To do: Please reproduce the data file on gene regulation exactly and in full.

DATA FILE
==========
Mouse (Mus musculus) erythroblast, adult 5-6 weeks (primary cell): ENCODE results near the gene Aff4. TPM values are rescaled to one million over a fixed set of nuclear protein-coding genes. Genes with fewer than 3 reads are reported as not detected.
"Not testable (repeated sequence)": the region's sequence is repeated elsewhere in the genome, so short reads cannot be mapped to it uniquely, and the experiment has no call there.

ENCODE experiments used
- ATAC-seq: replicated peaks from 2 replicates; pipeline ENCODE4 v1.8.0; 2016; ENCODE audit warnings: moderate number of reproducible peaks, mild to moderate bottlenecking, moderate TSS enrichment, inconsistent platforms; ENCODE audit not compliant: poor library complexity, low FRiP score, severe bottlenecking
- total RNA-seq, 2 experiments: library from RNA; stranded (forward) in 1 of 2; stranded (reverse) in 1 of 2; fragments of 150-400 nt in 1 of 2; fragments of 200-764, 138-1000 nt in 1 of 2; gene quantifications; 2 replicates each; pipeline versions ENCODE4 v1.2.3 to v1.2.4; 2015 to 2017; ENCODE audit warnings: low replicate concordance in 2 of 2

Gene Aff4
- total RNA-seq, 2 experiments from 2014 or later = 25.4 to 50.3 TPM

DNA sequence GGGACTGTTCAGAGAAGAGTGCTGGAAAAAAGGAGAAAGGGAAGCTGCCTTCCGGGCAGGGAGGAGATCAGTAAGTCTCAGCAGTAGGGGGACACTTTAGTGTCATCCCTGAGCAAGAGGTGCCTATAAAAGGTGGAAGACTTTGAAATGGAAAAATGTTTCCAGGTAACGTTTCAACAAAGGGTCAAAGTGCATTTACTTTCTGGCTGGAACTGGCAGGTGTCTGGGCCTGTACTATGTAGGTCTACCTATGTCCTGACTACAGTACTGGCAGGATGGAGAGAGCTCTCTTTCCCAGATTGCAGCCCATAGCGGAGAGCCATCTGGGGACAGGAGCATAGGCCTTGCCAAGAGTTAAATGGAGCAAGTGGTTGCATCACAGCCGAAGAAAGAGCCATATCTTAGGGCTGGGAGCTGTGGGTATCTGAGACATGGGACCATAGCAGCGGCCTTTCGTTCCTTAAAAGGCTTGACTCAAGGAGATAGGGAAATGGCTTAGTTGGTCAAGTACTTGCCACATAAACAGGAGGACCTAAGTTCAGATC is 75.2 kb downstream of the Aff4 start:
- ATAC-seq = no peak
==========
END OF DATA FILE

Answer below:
Mouse (Mus musculus) erythroblast, adult 5-6 weeks (primary cell): ENCODE results near the gene Aff4. TPM values are rescaled to one million over a fixed set of nuclear protein-coding genes. Genes with fewer than 3 reads are reported as not detected.
"Not testable (repeated sequence)": the region's sequence is repeated elsewhere in the genome, so short reads cannot be mapped to it uniquely, and the experiment has no call there.

ENCODE experiments used
- ATAC-seq: replicated peaks from 2 replicates; pipeline ENCODE4 v1.8.0; 2016; ENCODE audit warnings: moderate number of reproducible peaks, mild to moderate bottlenecking, moderate TSS enrichment, inconsistent platforms; ENCODE audit not compliant: poor library complexity, low FRiP score, severe bottlenecking
- total RNA-seq, 2 experiments: library from RNA; stranded (forward) in 1 of 2; stranded (reverse) in 1 of 2; fragments of 150-400 nt in 1 of 2; fragments of 200-764, 138-1000 nt in 1 of 2; gene quantifications; 2 replicates each; pipeline versions ENCODE4 v1.2.3 to v1.2.4; 2015 to 2017; ENCODE audit warnings: low replicate concordance in 2 of 2

Gene Aff4
- total RNA-seq, 2 experiments from 2014 or later = 25.4 to 50.3 TPM

DNA sequence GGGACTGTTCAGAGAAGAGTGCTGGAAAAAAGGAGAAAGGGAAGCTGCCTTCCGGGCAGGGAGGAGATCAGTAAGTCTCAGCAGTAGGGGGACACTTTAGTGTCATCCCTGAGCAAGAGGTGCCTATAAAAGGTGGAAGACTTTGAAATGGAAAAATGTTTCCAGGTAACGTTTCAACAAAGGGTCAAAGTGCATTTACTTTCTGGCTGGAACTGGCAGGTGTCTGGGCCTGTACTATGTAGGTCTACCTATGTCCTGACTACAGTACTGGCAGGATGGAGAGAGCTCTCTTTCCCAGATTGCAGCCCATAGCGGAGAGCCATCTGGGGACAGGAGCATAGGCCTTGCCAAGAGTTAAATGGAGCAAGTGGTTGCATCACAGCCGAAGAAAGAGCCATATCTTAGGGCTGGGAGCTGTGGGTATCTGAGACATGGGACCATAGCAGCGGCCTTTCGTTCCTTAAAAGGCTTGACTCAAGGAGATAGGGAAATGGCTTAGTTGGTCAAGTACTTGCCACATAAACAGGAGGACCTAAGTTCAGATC is 75.2 kb downstream of the Aff4 start:
- ATAC-seq = no peak